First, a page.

I know what it’s like to be judged by people I’ve never met and never will, usually smug left-liberal scolds who, based on some published words with which they merely disagree or which they’ve (usually willfully) misconstrued, assume they know me, my background, and how, on what and with whom I spend my time before delivering lectures on progressive orthodoxy.

But one need not write for publication – or do anything – to be unfairly judged by supercilious left-liberals who imagine their intellectual and moral guidance to be indispensable. Frankly, their assumptions, judgments and lectures are revealing.

I have lived in several and traveled to all but a handful of America’s fifty states, including every Southern state.  In none did I ever detect a general sense of “supremacy” held by normal Americans of any race.

In fact, the only genuine example of “white supremacy” I’ve ever observed is the disrespectful condescension of prosperous, “woke” white liberals – some of whom inexplicably apologize and/or seek forgiveness for their “whiteness” – who, uninvited, “speak up” for, or, rather, in place of minorities they don’t know and will never meet. 

One suspects that most white liberals don’t actually know many – or any – people of color, otherwise they’d know how and why self-aware, self-respecting black men and women can be offended by the patronizing assumptions that, generally, they are oppressed victims, incapable of self-determination, with limited personal resources and fewer opportunities.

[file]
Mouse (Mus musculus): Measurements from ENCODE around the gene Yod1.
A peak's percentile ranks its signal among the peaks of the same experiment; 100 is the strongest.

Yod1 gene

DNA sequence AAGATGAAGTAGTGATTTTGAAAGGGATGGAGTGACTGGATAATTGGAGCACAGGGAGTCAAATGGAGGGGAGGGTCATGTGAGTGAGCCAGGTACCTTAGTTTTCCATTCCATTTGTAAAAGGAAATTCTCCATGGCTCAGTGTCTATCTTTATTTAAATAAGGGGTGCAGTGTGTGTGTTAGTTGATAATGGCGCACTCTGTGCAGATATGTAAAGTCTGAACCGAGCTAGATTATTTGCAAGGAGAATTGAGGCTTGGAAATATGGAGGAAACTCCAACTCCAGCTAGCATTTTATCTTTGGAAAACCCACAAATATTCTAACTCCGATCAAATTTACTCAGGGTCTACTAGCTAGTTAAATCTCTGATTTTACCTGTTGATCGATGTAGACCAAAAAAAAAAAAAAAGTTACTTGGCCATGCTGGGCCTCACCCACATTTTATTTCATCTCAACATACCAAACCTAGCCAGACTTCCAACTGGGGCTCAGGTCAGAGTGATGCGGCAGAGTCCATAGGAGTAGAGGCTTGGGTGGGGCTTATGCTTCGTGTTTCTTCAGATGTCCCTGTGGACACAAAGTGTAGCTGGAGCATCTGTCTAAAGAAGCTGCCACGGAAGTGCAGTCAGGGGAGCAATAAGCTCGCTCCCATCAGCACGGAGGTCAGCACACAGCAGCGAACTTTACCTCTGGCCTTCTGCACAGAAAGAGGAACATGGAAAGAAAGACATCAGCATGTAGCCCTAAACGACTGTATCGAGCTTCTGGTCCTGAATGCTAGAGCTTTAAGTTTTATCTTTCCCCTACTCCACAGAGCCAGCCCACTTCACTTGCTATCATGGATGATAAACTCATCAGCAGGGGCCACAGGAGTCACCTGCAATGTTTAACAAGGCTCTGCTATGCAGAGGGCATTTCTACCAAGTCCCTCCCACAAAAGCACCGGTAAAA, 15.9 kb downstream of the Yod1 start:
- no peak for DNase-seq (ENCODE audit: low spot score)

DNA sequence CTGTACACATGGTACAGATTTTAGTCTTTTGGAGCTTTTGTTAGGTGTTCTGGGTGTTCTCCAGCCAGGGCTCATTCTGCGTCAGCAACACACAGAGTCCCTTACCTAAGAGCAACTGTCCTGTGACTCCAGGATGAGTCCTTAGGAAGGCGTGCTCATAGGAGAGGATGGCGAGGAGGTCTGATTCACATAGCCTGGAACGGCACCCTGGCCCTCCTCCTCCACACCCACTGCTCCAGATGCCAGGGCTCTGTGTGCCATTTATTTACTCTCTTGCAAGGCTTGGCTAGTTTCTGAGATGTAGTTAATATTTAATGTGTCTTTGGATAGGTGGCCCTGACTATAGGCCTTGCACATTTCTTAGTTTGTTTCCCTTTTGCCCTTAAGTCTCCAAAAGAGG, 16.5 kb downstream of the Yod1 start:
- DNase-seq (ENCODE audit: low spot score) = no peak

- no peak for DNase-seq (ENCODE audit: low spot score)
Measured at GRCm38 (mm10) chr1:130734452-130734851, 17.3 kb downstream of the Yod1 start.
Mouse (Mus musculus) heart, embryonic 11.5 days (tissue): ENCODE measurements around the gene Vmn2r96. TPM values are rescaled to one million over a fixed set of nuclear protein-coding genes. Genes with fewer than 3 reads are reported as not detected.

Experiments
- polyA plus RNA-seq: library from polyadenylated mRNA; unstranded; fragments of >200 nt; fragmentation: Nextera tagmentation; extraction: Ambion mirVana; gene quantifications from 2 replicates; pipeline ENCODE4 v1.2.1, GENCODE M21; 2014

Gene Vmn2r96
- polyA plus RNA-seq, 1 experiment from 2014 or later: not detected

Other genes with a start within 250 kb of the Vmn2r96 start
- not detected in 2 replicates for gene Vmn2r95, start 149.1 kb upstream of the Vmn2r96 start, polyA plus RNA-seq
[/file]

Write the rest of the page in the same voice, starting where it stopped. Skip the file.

Perhaps some liberal white “racial justice activists” out there will answer a few questions in order to enlighten the  “white supremacists” they judge to be everywhere among their “ignorant,” yet somehow “privileged” fellow white (by accident of birth) Americans whom they also don’t know and will never meet.

Please explain… 

 Does one’s involuntary “whiteness” automatically make one a “racist?” How?

What “logic” drives economically-privileged white people, especially women, to engage in confrontational, often-violent activism designed to “burn down” capitalism, the system that created the prosperity – America’s and theirs – in which white protestors claim they want disadvantaged minorities to participate? 

In light of the difficult economic and cultural problems many face, how are people of color uplifted or empowered by encouraging them to view themselves as victims of slavery or to blame others for their circumstances?